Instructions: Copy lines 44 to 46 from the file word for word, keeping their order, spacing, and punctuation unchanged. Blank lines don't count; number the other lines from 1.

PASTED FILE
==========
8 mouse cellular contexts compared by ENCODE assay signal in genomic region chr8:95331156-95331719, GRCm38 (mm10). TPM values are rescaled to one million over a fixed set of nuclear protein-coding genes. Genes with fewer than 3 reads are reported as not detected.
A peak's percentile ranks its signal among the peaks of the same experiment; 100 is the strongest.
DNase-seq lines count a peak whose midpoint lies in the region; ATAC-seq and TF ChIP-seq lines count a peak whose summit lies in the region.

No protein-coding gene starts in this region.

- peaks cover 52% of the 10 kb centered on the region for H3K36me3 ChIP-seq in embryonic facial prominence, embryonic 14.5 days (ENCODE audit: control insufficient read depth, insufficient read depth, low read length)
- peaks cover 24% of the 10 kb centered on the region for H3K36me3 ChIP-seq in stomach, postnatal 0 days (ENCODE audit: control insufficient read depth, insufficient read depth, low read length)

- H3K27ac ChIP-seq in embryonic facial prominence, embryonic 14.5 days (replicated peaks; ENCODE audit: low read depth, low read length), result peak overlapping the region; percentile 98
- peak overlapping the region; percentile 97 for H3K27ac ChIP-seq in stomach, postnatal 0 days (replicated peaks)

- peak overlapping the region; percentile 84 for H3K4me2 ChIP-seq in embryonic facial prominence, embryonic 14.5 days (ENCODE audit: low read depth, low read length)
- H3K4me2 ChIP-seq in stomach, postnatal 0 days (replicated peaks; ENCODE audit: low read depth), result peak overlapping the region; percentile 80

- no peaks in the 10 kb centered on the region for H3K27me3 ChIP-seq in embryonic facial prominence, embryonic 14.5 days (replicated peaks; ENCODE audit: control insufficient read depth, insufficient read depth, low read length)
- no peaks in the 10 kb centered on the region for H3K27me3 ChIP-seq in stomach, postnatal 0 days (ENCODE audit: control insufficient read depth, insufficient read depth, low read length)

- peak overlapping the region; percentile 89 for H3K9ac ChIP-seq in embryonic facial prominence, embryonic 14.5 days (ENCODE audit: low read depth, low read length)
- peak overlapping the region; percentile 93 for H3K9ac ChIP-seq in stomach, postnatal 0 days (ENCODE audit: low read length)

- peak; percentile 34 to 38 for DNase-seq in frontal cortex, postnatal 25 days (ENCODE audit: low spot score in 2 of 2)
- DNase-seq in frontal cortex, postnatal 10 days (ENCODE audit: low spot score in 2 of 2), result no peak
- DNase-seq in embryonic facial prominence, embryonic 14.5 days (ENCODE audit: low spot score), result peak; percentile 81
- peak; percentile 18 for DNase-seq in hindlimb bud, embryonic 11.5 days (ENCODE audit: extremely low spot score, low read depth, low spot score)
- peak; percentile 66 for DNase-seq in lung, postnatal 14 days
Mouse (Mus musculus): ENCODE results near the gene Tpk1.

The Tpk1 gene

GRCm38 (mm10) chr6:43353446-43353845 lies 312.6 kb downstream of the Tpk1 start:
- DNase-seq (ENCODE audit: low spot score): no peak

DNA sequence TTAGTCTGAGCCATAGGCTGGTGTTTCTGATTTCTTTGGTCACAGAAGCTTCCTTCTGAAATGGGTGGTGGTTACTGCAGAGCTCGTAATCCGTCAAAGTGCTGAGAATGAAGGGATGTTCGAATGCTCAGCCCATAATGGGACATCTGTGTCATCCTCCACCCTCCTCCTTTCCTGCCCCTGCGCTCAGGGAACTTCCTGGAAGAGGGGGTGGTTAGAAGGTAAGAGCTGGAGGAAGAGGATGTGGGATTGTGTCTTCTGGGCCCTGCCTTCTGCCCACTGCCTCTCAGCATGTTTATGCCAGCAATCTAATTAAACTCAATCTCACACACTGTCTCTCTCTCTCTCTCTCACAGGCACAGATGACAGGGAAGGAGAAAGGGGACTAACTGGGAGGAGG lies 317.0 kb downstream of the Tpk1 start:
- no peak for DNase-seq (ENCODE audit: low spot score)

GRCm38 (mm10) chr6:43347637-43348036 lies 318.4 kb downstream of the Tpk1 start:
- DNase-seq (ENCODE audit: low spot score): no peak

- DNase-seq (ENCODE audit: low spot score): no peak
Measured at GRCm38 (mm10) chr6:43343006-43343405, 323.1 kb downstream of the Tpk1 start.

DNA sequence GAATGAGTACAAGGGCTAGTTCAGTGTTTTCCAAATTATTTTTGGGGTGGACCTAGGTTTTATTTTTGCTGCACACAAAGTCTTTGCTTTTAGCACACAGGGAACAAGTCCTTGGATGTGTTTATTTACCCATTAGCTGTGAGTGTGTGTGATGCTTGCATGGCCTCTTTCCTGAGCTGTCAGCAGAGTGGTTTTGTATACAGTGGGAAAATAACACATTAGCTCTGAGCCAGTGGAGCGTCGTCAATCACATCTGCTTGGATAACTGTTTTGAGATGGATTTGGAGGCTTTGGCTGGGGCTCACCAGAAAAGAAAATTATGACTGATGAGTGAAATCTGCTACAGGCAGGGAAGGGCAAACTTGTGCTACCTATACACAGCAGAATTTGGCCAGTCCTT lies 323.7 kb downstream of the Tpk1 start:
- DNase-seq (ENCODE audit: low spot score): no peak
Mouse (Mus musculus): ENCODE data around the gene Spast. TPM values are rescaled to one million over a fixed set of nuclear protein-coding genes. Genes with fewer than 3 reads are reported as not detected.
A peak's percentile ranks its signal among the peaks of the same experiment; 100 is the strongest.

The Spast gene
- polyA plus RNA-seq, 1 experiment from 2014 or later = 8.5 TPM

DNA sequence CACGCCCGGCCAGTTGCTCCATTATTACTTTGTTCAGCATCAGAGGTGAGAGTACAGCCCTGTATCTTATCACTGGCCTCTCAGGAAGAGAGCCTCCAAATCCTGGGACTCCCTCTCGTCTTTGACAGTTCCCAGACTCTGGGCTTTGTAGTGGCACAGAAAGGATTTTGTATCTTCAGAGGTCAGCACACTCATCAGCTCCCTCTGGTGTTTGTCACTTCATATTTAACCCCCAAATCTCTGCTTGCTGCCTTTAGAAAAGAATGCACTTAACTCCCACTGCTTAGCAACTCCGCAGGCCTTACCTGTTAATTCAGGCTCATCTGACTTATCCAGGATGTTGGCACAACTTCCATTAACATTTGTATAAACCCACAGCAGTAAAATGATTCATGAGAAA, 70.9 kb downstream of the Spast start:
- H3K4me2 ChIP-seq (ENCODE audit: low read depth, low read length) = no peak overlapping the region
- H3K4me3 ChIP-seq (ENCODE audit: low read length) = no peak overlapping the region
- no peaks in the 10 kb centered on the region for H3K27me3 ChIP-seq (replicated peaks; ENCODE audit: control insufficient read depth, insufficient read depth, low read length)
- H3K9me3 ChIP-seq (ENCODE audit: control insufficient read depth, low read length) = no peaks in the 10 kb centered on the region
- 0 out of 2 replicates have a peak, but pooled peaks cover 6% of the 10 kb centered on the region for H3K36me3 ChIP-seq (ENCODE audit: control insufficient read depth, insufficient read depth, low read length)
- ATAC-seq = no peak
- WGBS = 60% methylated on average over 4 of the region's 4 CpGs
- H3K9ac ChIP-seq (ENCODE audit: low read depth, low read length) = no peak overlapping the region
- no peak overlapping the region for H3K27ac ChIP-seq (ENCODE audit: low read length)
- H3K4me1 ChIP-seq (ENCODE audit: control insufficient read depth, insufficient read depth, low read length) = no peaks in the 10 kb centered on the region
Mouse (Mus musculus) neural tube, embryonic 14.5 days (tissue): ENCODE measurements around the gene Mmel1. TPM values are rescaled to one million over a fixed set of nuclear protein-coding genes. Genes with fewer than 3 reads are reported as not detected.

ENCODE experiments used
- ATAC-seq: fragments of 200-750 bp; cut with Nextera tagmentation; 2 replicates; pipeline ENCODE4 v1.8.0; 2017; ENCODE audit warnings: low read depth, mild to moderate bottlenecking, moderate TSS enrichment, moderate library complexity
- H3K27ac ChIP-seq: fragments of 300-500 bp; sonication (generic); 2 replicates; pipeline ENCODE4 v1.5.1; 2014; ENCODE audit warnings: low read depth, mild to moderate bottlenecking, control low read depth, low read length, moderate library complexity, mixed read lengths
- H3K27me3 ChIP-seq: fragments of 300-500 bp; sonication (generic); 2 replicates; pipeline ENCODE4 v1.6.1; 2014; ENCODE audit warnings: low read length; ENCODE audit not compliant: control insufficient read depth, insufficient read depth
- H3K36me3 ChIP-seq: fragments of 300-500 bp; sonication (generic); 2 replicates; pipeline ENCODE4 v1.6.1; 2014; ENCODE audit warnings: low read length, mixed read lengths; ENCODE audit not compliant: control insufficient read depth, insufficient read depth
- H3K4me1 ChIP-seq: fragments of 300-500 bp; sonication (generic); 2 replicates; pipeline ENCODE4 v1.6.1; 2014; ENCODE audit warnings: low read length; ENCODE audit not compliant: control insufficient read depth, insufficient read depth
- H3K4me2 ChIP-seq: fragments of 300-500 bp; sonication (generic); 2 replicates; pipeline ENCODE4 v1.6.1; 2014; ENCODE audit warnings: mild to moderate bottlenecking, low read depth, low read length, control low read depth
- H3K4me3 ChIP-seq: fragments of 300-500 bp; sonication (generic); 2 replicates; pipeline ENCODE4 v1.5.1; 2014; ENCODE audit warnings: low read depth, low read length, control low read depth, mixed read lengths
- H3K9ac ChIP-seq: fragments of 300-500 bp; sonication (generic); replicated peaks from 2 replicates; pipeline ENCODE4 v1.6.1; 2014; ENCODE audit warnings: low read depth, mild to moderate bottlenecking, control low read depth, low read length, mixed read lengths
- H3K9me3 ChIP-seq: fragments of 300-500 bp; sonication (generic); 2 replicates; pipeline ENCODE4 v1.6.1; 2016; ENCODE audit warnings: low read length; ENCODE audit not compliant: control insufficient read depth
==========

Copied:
- H3K9ac ChIP-seq (ENCODE audit: low read depth, low read length) = no peak overlapping the region
- no peak overlapping the region for H3K27ac ChIP-seq (ENCODE audit: low read length)
- H3K4me1 ChIP-seq (ENCODE audit: control insufficient read depth, insufficient read depth, low read length) = no peaks in the 10 kb centered on the region